THE COURAGE TO BE WHO WE ARE
by Colette Coughlin
If we don’t like our bodies, there’s a good chance there’s something deeper about ourselves that is not quite in line with who we truly are and how we really need to live our lives.
We think it’s all up to us… we think we make all the choices… but do we? Just how much control do you think you really have over your existence, your talents, your circumstances… and over your looks? Do you think it was up to you whether you’d be black or white, male or female, homosexual or heterosexual, tall or short, big-busted or flat-chested? Even for your parents, most of these things about you came as complete surprise!
When I was in high-school, I thought my older sister was just the coolest person I’d ever seen… the fairest of them all. I didn’t only want to be just like her, I wanted to BE her, because her life, from an outside perspective, looked so much better than mine, which, from my inside perspective, was always messy and dissatisfying. I remember one of my friends saying to me: “Don’t you realize how wonderful you are, too, for a thousand different reasons?... Yeah, your sister is pretty special, but so are you!” But I didn’t get it. I kept on wanting to be someone else.
Later, when I was first married, I loved my husband SO much that I didn’t just want to be more like him, I wanted to BE him too! I placed him so high up on a pedestal that it made me pretty damn small and unimportant, and finally, after some years of growing up and learning taking a stand on my own views, I pulled him down off the mental pedestal I’d had him on and challenged him with my own power and desire for equality… in fact, for a while there, I tried to overcompensate by stepping on his head to climb up on the pedestal myself to see what the view was like from there. That was a hard period for both of us!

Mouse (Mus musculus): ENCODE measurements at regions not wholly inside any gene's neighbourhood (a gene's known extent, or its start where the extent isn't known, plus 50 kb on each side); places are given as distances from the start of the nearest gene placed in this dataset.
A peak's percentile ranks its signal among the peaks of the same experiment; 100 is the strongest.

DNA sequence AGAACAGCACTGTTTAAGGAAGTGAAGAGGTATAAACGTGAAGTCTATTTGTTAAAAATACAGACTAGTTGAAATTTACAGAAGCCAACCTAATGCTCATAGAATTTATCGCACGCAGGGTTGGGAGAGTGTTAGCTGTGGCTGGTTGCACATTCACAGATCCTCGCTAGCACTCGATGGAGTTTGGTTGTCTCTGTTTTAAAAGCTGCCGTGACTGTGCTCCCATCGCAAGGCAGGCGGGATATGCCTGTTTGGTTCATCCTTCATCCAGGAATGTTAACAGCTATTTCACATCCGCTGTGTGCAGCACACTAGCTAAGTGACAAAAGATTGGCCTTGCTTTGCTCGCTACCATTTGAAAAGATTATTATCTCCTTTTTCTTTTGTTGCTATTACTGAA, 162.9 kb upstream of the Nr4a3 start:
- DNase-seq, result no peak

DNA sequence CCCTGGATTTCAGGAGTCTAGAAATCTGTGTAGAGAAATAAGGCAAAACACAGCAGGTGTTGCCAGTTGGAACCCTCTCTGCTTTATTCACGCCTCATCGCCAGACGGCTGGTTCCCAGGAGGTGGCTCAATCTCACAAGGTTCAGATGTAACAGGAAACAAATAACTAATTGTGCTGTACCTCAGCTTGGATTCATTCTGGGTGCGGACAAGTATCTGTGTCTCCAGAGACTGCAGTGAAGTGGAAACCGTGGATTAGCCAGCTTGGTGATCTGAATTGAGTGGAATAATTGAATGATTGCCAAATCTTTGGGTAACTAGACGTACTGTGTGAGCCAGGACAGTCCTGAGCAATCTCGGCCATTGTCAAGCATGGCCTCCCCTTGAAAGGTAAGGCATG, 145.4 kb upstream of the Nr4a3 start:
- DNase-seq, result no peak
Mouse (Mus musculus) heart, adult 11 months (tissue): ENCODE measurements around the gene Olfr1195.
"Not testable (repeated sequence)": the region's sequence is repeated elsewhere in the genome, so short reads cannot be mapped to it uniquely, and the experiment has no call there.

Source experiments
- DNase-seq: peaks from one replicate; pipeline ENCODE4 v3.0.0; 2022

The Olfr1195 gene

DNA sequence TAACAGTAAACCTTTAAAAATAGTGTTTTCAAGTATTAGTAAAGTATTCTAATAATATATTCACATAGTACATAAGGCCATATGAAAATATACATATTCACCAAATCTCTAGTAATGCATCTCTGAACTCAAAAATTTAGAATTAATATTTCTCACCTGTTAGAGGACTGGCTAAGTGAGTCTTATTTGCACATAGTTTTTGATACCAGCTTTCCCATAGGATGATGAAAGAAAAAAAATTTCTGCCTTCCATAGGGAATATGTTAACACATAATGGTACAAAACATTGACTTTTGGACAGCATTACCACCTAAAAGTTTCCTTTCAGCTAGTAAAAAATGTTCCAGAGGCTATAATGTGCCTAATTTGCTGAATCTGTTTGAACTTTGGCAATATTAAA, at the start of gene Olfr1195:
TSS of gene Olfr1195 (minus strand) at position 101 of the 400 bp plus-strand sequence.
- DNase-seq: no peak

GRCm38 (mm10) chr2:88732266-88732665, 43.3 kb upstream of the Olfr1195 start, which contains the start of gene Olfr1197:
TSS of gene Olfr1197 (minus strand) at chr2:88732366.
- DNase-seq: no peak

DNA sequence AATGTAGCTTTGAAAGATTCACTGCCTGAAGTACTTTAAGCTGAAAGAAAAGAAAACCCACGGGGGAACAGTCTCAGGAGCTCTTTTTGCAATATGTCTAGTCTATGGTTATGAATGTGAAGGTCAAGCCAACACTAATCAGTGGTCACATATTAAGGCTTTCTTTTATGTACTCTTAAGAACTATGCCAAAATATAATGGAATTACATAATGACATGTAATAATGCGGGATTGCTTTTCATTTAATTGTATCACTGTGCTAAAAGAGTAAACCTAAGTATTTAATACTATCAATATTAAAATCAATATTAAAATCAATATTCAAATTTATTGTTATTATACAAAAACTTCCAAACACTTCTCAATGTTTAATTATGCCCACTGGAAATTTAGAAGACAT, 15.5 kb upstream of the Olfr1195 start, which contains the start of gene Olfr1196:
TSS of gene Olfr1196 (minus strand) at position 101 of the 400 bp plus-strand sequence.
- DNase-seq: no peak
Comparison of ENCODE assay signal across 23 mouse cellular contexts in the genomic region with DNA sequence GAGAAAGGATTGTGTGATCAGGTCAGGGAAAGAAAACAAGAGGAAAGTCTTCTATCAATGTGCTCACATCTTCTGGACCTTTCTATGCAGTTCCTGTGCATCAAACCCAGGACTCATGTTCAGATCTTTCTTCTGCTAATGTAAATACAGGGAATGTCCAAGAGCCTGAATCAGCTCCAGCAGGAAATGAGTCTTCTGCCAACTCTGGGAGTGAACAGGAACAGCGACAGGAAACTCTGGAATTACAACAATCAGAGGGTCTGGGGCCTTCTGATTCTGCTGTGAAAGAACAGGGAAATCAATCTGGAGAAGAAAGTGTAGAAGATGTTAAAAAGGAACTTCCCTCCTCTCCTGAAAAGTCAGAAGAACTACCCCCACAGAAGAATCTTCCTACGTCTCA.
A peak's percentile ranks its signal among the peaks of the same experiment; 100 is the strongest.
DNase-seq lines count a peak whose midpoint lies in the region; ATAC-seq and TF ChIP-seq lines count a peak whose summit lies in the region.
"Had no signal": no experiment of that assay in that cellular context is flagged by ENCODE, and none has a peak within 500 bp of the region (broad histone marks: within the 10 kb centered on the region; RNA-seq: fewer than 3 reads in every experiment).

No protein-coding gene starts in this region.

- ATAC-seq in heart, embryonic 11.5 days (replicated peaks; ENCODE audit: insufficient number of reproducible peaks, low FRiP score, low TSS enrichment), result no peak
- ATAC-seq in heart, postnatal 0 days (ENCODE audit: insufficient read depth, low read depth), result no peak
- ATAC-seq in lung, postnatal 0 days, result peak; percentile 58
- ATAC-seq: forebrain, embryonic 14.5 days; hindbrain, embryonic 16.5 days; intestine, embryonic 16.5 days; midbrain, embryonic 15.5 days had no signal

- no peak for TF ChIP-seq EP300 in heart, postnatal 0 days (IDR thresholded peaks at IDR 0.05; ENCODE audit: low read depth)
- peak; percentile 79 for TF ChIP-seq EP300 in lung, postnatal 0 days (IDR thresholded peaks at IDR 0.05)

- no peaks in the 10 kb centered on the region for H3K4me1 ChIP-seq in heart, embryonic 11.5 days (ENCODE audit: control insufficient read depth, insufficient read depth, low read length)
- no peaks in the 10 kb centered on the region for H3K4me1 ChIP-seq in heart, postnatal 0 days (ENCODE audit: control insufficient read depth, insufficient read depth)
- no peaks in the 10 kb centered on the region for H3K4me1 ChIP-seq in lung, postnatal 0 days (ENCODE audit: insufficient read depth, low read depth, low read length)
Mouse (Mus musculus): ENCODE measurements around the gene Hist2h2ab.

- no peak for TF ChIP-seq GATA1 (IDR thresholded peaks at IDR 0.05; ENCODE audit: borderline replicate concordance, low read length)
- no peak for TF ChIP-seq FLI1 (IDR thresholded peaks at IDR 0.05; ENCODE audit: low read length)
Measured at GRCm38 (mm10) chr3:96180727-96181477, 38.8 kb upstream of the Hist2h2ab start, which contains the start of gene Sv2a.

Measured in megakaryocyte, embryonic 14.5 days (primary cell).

When I read the stories on this site, and elsewhere, about the struggles people have with gender identity, coming out about sexual orientation, or simply discovering that the relationships, the jobs or the bodies they’re in don’t seem fit with their deepest hopes or dreams, I recognize that in my life too, I sometimes get in trouble for trying to be something else on the outside, but the worst is when I’m unable to hear what I most need to be or do from inside. And I suspect that a lot of my rather extreme body image issues and subsequent eating disorders were just outer manifestations of a much deeper uneasiness with “being” than the actual physical traits I took fault with, and literally, allowed to run, and ruin, my life. I’m not saying this is the case for everyone – only each of us can really know – but I think my obsession with “image” was a lot more about fearing what others thought of me than any failings of my outwardly perfectly acceptable physique.
The worst thing about not accepting to be who we are from the inside-out is the self-destructiveness that results from the pent-up energy of non-expression. Personally, I suspect most uncelebrated artists and actors, addicts, trannies and other apparent social ‘misfits’ are exceptionally brilliant souls who unconsciously choose to live in the darkness because to shine their light is too great a risk to take. And finding fault with ourselves is a guarantee that we will nip outrageous creative energies in the bud and maintain a politically-correct profile. Fortunately a large number find the courage to say “FUCK THAT!!!” and embrace and proclaim their uniqueness instead of waiting for the world to recognize them. Life is too short, and everyone is SO unique, that if we don’t learn to love ourselves and our particularities, how can we expect anyone else to do it for us?